I had two occasions to attend shibirs [get togethers]. One in the town, one at Chichwad, near Pune. They were lessons in community living with the strictest of discipline. I learnt to wake up early, to recite prayers, to have a full day of physical and intellectual activities, to eat frugally, patiently standing in a queue to fill my plate, and yet enjoy doing night duty as a guard while the rest slept in the sprawling tents set up on the open grounds for volunteers to stay. I still retain those habits of frugal living and long hours of hard work, thanks to the discipline and rigour that I learnt to endure early in life.




The third lasting impression on my life was my school principal. Seema Sampson, a very strict spinster Jewish lady, who stayed alone on the school premises she set up, the first English medium school in Mulund. She was known as ‘madam’ all over.

She came from the city to the suburb of Mulund to set up an English medium school. I was one of her first admissions, since Dad wanted me to study in an English school but preferably non-convent, since he had strong views on religion.

She was peculiarly attached to me. Once I distinctly remember I was late to school, and we were all made to wait out. After a while, Madam was taking her rounds, and when she saw the students waiting outside, she started firing them. Then she suddenly turned her eyes and saw me. She was dumbstruck. She immediately calmed down, and said, ‘Ok, students, just go to your classes, and start your study.’ The students knew whom to thank for being let off.

Madam had a strong feeling I was her dad reborn. She wouldn’t tolerate any teacher finding fault with me. Once a teacher made me stand out of class since he felt I was talking to a neighbouring student, which I was not. He was actually looking for an excuse to get at me because he ran coaching classes and I had not joined it, and yet stood first. I stood out for the entire period, not complaining. Madam saw me standing out since this the SSC class was directly opposite her office. She called me and asked what had happened. I told her the truth. She called the teacher and said, ‘Do you know what you have done? The best student of my school was made to stand out. How dare you do this?’ And the teacher was out of school in the very next month.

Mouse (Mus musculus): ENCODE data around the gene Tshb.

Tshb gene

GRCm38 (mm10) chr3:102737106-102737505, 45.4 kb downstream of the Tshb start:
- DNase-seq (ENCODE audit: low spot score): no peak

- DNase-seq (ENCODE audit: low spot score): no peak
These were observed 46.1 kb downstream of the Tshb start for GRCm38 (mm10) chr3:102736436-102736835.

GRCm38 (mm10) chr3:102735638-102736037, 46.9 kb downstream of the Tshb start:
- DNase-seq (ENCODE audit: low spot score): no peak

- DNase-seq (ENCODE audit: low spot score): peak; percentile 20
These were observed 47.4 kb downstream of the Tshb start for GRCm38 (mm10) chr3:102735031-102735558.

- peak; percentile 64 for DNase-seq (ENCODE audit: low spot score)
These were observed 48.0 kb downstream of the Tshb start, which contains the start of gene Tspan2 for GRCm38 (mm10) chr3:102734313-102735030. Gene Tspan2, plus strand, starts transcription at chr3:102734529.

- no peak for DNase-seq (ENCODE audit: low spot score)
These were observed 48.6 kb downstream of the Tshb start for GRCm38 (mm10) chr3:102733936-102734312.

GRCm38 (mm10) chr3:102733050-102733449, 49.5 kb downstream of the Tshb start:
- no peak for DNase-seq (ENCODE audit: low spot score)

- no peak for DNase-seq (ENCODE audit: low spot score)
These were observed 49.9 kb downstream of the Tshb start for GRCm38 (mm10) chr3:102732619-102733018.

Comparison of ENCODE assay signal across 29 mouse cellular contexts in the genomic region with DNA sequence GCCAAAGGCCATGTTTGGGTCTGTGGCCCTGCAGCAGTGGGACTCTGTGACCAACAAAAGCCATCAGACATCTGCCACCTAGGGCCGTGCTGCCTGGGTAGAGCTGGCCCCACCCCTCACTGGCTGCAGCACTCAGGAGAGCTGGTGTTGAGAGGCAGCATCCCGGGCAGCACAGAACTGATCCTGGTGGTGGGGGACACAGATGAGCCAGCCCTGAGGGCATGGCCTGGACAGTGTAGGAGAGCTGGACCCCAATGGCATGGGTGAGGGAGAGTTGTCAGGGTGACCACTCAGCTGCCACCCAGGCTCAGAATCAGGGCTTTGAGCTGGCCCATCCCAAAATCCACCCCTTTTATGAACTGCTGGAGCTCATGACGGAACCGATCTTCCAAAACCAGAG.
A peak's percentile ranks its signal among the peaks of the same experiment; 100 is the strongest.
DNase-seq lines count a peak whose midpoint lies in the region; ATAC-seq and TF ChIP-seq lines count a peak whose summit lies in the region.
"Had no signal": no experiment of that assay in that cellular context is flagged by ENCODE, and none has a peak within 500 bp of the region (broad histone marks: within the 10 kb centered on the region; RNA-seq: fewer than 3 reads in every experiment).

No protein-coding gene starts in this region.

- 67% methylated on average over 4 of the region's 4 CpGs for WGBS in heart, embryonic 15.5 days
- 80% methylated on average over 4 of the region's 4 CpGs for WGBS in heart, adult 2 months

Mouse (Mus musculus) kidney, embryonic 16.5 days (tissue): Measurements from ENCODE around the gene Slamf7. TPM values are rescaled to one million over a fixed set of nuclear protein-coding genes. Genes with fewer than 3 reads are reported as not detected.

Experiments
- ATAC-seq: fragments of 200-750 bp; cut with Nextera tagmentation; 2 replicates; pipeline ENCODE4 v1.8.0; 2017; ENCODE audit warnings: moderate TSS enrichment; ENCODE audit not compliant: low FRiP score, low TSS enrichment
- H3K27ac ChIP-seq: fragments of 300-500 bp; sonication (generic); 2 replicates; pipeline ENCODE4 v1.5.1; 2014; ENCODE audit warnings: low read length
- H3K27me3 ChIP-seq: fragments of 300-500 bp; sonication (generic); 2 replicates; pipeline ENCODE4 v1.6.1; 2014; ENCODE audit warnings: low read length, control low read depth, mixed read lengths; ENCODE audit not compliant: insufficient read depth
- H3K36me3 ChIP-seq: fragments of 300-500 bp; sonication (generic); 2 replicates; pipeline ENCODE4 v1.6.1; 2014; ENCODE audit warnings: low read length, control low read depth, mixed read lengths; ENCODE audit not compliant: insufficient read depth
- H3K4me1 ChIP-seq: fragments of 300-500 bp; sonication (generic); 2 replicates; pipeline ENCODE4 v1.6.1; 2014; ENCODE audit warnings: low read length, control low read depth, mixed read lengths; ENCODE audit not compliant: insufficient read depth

I had taken Sanskrit in my SSC board exam, and the Sanskrit teacher told the other teachers, ‘Ajai may be very bright, but he won’t get more than 60-70 marks in Sanskrit.’ Now Sanskrit is a scoring subject, and brilliant students could get between 80-90 in the subject.

When Madam heard this, she had made her decision. She told me to accompany her in her car to learn Sanskrit from a Professor at Mahim, a good 24 km away. She would drop me at the professor’s place, go meet her relatives, and send her driver to pick me up an hour later. And then have dinner at her aunt’s place. The only relative she visited. Twice a week for 3 months. I scored 87/100 in Sanskrit.

So that I scored well in maths, she insisted I solve 2-3 papers per day before the Board exams. She told the maths teacher that I had to get the corrected papers the very next day. The teacher, one of the very best, took them home, and corrected them.

I scored 99/100 in maths, the only reason not 100/100 because no one could get full marks then.

Madam called my father before the board exam and asked him if I had a room to myself for study. Dad said no. She told him there and then that I should shift to her house and she would look after everything.

It was unbelievable that Madam, who would do nothing out of the way for anyone, gave her own bed and bedroom for me to sleep and study, while she went and slept on a ‘diwan’ in one of the outer rooms. She would wake up early morning, prepare a glass of hot milk mixed with dry fruits and get it on my table as I studied, and only then make her own tea/breakfast, or whatever.